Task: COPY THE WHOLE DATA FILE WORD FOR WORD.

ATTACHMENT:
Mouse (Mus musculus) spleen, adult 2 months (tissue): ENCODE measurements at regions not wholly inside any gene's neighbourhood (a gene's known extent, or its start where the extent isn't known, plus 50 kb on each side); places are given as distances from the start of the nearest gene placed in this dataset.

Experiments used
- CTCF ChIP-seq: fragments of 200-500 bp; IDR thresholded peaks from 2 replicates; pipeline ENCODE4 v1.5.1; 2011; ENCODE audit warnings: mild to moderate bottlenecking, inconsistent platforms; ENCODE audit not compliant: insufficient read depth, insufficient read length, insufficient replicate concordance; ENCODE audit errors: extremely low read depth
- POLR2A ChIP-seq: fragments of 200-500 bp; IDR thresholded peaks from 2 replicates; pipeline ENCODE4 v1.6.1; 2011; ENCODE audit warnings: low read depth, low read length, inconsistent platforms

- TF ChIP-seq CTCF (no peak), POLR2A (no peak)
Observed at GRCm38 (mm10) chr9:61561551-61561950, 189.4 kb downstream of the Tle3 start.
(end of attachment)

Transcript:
Mouse (Mus musculus) spleen, adult 2 months (tissue): ENCODE measurements at regions not wholly inside any gene's neighbourhood (a gene's known extent, or its start where the extent isn't known, plus 50 kb on each side); places are given as distances from the start of the nearest gene placed in this dataset.

Experiments used
- CTCF ChIP-seq: fragments of 200-500 bp; IDR thresholded peaks from 2 replicates; pipeline ENCODE4 v1.5.1; 2011; ENCODE audit warnings: mild to moderate bottlenecking, inconsistent platforms; ENCODE audit not compliant: insufficient read depth, insufficient read length, insufficient replicate concordance; ENCODE audit errors: extremely low read depth
- POLR2A ChIP-seq: fragments of 200-500 bp; IDR thresholded peaks from 2 replicates; pipeline ENCODE4 v1.6.1; 2011; ENCODE audit warnings: low read depth, low read length, inconsistent platforms

- TF ChIP-seq CTCF (no peak), POLR2A (no peak)
Observed at GRCm38 (mm10) chr9:61561551-61561950, 189.4 kb downstream of the Tle3 start.